Renzi vows crackdown on tax dodgers
'Cheats to pay back the working man'21 March, 16:33
Renzi vowed to implement "innovative methods" to cross check financial records digitally. The problem of tax evasion is well publicized and a constant and long-running problem for governments.
They have intensified in recent years as governments have struggled to meet their obligations in the midst of a double-dip recession that began in 2008-2009.
On the heels of that came a second crisis which reached depths in the past two years not seen since World War II.
That was further aggravated by austerity measures to avoid a Greek-like economic meltdown when interest rates on Italian bonds rose alarmingly high.
The hard medicine forced on Italy to try to regain its financial footing included program cuts and tax hikes that businesses say have crippled their operations while stunting economic growth and job creation.
Recession in Italy, the eurozone's third-largest economy, began to show tentative signs of easing only in the second half of last year.
The economy remains fragile with a tepid growth outlook, although things may be improving with Renzi, a business-friendly reformer, at the reins. On Friday, Italian retailers' association Confcommercio revised its growth forecast from 0.3% to 0.5% in 2014, and 0.9% in 2015. Those numbers could go up even more if Renzi follows through on cutting over 12 billion euros in income and business taxes, Confcommercio said. However, the forecast is weaker than the national inflation rate that averaged 1.2% in 2013, and if unemployment remains at the record-high 12.9%, it suggests that the incentives to avoid paying out cash to tax collectors will remain weak.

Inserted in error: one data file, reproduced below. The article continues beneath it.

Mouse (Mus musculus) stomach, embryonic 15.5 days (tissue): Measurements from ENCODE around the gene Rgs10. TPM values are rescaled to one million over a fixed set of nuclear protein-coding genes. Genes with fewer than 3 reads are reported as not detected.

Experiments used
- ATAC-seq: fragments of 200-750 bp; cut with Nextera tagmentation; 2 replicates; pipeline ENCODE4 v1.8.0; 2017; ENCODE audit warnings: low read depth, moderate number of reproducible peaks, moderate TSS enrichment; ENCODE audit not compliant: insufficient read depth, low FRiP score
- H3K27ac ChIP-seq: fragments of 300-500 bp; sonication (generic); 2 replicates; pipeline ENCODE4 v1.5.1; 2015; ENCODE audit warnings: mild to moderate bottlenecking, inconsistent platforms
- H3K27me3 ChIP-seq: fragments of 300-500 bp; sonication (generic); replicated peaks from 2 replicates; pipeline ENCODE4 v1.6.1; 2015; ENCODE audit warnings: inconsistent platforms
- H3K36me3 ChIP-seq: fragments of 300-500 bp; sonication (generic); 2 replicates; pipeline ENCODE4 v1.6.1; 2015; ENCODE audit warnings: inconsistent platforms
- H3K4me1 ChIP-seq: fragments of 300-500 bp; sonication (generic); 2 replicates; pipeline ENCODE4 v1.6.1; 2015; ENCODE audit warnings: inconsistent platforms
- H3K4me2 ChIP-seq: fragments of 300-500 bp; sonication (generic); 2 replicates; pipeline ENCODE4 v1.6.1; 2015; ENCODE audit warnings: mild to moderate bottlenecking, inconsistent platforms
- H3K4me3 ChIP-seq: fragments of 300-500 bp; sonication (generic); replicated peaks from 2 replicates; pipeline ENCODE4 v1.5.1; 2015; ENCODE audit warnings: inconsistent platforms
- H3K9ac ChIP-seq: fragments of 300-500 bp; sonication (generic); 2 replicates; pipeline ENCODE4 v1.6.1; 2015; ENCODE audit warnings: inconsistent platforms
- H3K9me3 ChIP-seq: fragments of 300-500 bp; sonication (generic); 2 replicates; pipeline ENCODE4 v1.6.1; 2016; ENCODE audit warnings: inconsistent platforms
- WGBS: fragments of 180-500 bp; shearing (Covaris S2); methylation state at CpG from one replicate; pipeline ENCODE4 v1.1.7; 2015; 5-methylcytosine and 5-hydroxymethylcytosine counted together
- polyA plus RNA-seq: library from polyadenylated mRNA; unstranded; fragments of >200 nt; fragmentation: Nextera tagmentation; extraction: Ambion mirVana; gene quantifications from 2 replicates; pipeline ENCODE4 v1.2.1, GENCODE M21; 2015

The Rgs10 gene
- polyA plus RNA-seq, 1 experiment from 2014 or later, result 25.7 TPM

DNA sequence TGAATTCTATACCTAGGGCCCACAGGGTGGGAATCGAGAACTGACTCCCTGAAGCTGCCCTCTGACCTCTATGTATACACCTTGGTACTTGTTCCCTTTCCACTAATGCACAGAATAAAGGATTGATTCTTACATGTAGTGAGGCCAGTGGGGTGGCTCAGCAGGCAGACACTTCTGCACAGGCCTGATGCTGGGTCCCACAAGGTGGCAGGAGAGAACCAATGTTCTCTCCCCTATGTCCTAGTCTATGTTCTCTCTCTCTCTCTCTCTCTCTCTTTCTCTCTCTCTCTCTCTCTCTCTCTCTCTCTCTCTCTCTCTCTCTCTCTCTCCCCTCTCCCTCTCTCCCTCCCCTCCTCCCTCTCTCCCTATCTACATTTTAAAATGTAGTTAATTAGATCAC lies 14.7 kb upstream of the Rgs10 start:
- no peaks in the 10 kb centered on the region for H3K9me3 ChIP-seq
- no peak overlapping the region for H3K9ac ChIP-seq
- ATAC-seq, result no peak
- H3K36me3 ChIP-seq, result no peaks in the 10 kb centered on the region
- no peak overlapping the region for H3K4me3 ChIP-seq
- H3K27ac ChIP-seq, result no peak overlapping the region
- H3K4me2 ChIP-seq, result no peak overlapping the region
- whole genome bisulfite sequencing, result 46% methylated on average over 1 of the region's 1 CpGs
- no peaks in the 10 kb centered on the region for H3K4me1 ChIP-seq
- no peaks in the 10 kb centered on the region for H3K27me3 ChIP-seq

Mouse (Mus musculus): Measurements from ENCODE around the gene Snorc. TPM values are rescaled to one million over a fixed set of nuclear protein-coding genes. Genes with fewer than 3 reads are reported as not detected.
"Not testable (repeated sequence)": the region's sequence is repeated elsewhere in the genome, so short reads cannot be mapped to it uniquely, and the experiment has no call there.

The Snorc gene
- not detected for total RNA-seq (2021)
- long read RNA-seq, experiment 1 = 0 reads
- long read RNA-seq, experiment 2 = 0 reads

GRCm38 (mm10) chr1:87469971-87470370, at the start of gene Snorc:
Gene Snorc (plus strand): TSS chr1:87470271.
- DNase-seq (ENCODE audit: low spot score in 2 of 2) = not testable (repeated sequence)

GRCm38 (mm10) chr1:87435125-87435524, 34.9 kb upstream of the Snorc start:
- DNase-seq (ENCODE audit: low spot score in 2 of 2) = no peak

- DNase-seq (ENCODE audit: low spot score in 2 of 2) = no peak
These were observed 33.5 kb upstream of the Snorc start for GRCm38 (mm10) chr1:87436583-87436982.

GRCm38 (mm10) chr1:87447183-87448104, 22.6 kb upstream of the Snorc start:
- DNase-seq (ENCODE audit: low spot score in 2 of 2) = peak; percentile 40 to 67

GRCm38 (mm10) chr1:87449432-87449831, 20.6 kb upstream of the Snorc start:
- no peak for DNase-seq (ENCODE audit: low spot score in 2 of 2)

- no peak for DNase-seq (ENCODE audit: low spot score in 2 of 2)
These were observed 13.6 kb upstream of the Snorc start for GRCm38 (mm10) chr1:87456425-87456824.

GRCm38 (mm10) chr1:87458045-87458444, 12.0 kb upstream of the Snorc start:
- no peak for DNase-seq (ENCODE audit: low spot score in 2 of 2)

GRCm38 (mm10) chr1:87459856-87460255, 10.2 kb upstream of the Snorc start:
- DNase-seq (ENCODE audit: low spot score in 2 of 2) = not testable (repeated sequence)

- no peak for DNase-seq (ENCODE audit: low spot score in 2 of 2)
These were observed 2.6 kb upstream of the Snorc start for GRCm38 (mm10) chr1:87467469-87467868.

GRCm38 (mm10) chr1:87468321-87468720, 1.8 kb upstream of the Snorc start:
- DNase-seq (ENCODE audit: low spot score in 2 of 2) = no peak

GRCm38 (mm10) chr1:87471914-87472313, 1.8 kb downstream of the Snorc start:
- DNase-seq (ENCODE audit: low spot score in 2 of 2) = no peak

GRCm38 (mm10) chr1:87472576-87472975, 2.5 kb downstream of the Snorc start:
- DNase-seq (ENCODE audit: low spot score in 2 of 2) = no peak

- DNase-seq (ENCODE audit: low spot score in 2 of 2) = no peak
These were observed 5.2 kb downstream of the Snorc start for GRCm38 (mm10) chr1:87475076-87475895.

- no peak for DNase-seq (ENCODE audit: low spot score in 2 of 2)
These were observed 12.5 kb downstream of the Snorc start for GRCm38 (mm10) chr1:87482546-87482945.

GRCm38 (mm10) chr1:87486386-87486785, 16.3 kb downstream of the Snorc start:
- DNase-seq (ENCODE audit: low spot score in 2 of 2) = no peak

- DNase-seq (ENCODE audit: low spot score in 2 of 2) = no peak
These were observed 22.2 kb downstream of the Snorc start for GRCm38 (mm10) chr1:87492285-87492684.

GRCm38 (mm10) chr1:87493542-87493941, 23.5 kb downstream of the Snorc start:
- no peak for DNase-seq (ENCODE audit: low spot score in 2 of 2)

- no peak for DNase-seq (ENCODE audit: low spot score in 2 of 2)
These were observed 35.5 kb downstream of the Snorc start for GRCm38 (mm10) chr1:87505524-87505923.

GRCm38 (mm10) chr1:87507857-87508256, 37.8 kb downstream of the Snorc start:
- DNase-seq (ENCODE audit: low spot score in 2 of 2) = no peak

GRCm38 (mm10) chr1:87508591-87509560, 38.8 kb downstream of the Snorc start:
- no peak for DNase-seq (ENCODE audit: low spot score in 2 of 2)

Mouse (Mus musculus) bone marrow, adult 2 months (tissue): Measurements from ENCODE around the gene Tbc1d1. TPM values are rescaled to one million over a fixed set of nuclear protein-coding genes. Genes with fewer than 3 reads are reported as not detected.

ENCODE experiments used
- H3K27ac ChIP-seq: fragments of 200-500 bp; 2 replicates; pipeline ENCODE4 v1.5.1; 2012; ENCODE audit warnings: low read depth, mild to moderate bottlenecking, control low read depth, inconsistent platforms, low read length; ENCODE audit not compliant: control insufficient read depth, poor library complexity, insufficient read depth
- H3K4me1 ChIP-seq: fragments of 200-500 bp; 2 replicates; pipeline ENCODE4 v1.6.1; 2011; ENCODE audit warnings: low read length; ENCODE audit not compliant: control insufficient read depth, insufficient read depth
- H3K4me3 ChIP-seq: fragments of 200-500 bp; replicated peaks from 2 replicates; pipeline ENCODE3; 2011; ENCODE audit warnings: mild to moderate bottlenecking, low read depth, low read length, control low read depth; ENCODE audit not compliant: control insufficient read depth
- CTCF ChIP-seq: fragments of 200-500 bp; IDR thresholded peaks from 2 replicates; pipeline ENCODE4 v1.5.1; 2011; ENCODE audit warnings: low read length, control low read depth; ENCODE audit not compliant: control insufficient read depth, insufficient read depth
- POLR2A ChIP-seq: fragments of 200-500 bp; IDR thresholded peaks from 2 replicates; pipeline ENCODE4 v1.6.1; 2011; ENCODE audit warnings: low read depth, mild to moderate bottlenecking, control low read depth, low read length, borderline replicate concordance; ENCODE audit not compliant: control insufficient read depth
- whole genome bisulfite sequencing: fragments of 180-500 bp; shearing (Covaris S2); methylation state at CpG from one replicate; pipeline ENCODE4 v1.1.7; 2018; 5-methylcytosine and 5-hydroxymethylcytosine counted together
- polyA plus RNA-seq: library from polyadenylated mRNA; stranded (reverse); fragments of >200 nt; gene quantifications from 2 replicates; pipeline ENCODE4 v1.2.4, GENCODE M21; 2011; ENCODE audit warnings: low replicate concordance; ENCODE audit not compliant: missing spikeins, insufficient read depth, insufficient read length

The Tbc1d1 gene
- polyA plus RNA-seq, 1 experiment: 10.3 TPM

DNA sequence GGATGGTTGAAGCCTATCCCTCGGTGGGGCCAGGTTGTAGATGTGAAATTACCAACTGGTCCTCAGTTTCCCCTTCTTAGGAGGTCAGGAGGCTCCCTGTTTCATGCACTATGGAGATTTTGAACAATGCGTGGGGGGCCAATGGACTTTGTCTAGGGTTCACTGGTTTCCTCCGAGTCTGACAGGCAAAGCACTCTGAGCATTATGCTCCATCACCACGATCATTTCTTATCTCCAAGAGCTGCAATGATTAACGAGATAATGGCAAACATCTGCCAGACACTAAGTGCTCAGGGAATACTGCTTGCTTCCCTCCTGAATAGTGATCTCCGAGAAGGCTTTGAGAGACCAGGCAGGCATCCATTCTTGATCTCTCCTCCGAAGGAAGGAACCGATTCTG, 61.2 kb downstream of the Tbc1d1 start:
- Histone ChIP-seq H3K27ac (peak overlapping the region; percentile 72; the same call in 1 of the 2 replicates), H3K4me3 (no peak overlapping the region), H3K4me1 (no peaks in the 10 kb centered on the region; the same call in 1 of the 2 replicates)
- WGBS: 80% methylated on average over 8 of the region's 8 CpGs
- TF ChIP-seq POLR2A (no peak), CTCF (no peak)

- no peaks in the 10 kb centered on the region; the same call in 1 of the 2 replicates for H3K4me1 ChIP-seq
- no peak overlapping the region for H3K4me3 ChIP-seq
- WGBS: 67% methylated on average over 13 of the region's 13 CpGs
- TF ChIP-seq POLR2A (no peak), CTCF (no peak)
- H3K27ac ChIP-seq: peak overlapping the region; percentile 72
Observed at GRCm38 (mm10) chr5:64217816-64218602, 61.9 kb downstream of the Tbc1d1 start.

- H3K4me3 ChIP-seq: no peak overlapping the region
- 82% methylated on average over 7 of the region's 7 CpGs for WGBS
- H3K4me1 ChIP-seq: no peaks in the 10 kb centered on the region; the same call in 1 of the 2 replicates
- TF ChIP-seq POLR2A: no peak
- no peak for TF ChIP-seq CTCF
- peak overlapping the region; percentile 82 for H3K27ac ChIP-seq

According to the finance police, last year they discovered 8,315 evaders who concealed income or did not even file a tax return on 16.1 billion euros in revenues.
About 15.1 billion euros that were not reported to tax authorities came from international income including "transfers of convenience" to tax havens as well as foreign-based companies' income earned in Italy that is subject to taxation here.
The finance police said much of that was uncovered by working cooperatively with agencies in other countries.
Almost five billion euros were dodged by Italians avoiding the value-added tax alone, and more than 13,000 people were found to be working "in nero" or outside the legal system, meaning their work was not reported and they paid no tax.
By not cracking down on tax evasions, particularly on value added tax, Italy lost 36.1 billion euros in 2011, giving it the worst record in the EU on VAT collection, according to a study by the European Commission.
France had the next worst record, losing 32.2 billion euros to tax evasion in 2011, followed by Germany with 26.9 billion euros lost.
The study says reasons for tax evasion include fraud but also bankruptcies and defaults, and the eurozone economic crisis which left more and more companies in such dire straits they cannot pay taxes owed.
Still, improving anti-fraud measures would "certainly help Italy to bridge the gap" between value-added taxes owed and what is actually paid to the government, said a spokesman for EU Taxation Commissioner Algirdas Semeta.
Across the 28-member European Union, lost revenue in 2011 totalled 193 billion euro, equal to 1.5% of GDP.